Pratt v. Shumpert et al
MEMORANDUM AND OPINION by Chief Judge Thomas B. Russell on 6/1/2011; re 19 MOTION for Summary Judgment filed by Progressive Casualty Insurance Company ; an appropriate order shall issuecc:counsel (KJA)
UNITED STATES DISTRICT COURT
WESTERN DISTRICT OF KENTUCKY
CASE NO. 5:10-CV-87
This matter is before the Court upon Defendant’s Motion for Summary Judgment
(Docket #19). Plaintiff has responded (Docket #21). Defendant has replied (Docket #24). This
matter is now ripe for adjudication. For the following reasons, Defendant’s motion is
On October 16, 2008, Plaintiff’s wife, Bettye Pratt, was driving a 1989 Chevrolet Caprice
Classic Brougham (the “Caprice”) when it collided with a 2000 Dodge Durango (the “Durango”)
driven by Delvon Shumpert, a minor. Plaintiff Thomas Pratt was a passenger in the Caprice,
which is titled and owned solely by his wife. The Durango was owned by Ray H. Mullen Motor
Company, Inc., also known as “Rent-A-Wreck,” at the time of the accident. The Durango was
insured by Grange Mutual Casualty Company (“Grange”). Delvon Shumpert’s mother, Sheila
Shumpert, was in possession of the vehicle for a test drive.
Plaintiff claims the Caprice incurred property damage totaling $1,924.28. No one was
injured in the accident. Plaintiff filed suit on October 2, 2009, against Sheila and Delvon
Shumpert, Grange, and Progressive Casualty Insurance Company (“Progressive”) in McCracken
Circuit Court. Plaintiff thereafter reached a settlement with the Shumperts and Grange for the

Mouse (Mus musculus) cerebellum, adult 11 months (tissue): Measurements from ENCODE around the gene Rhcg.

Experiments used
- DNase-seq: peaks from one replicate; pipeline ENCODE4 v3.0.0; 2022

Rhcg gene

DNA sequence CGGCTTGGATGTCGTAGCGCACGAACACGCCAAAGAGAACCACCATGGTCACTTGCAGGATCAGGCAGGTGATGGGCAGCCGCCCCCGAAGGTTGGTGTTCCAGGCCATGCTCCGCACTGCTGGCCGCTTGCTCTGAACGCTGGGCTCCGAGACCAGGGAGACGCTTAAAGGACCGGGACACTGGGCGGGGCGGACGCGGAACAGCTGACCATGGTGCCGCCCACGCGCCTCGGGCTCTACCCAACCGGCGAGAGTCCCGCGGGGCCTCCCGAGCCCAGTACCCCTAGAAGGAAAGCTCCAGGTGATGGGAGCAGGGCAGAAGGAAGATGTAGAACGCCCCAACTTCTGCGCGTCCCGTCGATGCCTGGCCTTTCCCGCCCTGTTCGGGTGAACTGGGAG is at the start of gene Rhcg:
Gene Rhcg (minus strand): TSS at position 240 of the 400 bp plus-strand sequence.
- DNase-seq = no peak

sum of $3,000. On January 19, 2010, an agreed order of partial dismissal was entered which
dismissed, with prejudice, all claims against Sheila Shumpert, Delvon Shumpert, and Grange.
Only Plaintiff’s claims against Progressive remained.
Progressive removed the case to this Court on April 29, 2010. Plaintiff’s Complaint
alleges that Progressive violated the Unfair Claims Settlement Practices Act, Ky. Rev. Stat. Ann.
§ 304.12-230 (“UCSPA”),
by failing to acknowledge and act reasonably and promptly upon communications
with respect to the claim; by not attempting in good faith to effectuate prompt,
fair and equitable settlement of the claim after liability had become reasonably
clear; and by compelling the Plaintiff to institute litigation to recover amounts due
when they offered substantially less than the Plaintiff is entitled.
Compl., DN 4-2, p. 5. According to Plaintiff, Progressive was Sheila Shumpert’s insurance
carrier at the time of the accident.
This matter is currently set for trial on August 29, 2011. Defendant moved for summary
judgment on April 14, 2011. The Court now considers this motion.
Summary judgment is appropriate where “the movant shows that there is no genuine
dispute as to any material fact and the movant is entitled to judgment as a matter of law.” Fed.
R. Civ. P. 56(a). In determining whether summary judgment is appropriate, a court must resolve
all ambiguities and draw all reasonable inferences against the moving party. See Matsushita
Elec. Indus. Co. v. Zenith Radio Corp., 475 U.S. 574, 587 (1986).
“[N]ot every issue of fact or conflicting inference presents a genuine issue of material
fact.” Street v. J. C. Bradford & Co., 886 F.2d 1472, 1477 (6th Cir. 1989). The test is whether
the party bearing the burden of proof has presented a jury question as to each element in the
case. Hartsel v. Keys, 87 F.3d 795, 799 (6th Cir. 1996). The plaintiff must present more than a